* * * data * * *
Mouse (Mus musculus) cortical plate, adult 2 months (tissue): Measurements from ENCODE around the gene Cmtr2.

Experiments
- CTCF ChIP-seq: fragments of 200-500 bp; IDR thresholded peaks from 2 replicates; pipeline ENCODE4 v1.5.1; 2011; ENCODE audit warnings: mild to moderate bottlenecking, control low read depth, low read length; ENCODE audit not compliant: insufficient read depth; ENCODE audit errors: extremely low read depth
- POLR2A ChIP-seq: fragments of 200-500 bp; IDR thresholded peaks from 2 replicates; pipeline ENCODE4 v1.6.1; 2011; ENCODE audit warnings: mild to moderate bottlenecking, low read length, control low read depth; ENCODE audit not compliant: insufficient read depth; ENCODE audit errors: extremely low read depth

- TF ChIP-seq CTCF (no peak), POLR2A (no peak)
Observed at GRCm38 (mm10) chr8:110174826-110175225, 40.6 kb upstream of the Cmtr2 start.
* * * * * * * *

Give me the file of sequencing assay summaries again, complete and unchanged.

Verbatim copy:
Mouse (Mus musculus) cortical plate, adult 2 months (tissue): Measurements from ENCODE around the gene Cmtr2.

Experiments
- CTCF ChIP-seq: fragments of 200-500 bp; IDR thresholded peaks from 2 replicates; pipeline ENCODE4 v1.5.1; 2011; ENCODE audit warnings: mild to moderate bottlenecking, control low read depth, low read length; ENCODE audit not compliant: insufficient read depth; ENCODE audit errors: extremely low read depth
- POLR2A ChIP-seq: fragments of 200-500 bp; IDR thresholded peaks from 2 replicates; pipeline ENCODE4 v1.6.1; 2011; ENCODE audit warnings: mild to moderate bottlenecking, low read length, control low read depth; ENCODE audit not compliant: insufficient read depth; ENCODE audit errors: extremely low read depth

- TF ChIP-seq CTCF (no peak), POLR2A (no peak)
Observed at GRCm38 (mm10) chr8:110174826-110175225, 40.6 kb upstream of the Cmtr2 start.